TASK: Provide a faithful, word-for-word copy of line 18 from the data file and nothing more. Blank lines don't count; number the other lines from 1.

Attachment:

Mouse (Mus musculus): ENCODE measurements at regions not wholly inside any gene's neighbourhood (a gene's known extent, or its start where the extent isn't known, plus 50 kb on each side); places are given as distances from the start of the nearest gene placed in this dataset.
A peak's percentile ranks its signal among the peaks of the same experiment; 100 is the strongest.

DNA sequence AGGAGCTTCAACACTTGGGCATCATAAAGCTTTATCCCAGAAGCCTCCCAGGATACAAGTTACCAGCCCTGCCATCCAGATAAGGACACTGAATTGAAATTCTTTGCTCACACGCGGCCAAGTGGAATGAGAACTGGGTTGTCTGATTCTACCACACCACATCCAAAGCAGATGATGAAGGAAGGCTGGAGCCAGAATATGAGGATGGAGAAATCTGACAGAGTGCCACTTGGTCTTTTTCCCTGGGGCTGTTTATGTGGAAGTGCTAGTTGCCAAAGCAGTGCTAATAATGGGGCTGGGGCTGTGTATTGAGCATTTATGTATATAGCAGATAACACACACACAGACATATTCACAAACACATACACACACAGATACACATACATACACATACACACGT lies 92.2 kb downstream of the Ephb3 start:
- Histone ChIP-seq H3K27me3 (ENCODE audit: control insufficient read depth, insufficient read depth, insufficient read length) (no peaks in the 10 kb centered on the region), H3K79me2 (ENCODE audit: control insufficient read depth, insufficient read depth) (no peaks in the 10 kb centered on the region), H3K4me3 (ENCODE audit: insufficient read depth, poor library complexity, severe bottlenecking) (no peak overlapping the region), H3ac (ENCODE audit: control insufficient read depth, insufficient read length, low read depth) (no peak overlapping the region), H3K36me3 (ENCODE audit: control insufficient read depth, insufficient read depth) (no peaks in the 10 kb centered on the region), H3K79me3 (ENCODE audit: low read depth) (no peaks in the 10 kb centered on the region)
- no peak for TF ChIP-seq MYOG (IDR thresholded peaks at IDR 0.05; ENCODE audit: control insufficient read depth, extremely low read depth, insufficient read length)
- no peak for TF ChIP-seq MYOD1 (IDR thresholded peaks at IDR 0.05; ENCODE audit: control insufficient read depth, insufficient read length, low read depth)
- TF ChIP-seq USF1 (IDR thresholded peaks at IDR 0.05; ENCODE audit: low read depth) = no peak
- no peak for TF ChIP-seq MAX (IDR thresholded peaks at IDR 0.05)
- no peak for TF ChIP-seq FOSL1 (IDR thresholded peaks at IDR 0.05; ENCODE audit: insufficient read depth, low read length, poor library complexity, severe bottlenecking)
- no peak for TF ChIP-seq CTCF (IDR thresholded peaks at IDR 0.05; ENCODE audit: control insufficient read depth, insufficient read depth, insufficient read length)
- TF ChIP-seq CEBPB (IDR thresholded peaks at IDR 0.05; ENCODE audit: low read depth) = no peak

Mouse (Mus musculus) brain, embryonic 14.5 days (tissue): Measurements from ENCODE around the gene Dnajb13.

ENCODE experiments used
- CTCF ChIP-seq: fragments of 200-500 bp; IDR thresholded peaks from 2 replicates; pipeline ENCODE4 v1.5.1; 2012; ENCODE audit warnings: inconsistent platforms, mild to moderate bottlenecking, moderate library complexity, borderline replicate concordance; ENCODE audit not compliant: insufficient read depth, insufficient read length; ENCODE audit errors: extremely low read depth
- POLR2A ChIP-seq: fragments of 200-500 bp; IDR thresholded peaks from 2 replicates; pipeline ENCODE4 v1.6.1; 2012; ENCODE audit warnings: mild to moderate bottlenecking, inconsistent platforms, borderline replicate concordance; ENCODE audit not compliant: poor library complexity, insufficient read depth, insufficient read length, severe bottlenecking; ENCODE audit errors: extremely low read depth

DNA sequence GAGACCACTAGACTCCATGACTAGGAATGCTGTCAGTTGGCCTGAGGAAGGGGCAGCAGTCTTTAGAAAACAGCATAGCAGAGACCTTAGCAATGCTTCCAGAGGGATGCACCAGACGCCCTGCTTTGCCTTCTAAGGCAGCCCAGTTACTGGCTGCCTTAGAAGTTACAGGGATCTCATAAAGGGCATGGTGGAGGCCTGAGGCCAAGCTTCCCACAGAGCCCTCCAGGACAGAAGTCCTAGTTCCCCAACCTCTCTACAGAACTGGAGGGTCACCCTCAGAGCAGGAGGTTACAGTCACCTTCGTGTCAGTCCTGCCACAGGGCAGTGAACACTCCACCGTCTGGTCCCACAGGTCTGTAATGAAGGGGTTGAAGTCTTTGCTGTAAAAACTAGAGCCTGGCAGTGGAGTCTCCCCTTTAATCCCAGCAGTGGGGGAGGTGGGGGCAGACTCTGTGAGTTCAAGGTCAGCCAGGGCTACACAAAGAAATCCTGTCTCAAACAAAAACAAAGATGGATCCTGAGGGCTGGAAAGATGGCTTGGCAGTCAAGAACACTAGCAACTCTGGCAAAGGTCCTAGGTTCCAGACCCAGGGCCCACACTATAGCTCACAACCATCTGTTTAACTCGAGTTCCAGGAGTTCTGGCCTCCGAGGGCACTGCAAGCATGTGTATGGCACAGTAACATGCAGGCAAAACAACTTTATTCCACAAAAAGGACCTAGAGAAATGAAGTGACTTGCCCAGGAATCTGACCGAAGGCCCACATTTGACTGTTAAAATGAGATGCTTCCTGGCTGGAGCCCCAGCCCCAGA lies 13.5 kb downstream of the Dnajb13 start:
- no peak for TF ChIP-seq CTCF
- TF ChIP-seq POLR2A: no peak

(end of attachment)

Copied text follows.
- TF ChIP-seq POLR2A: no peak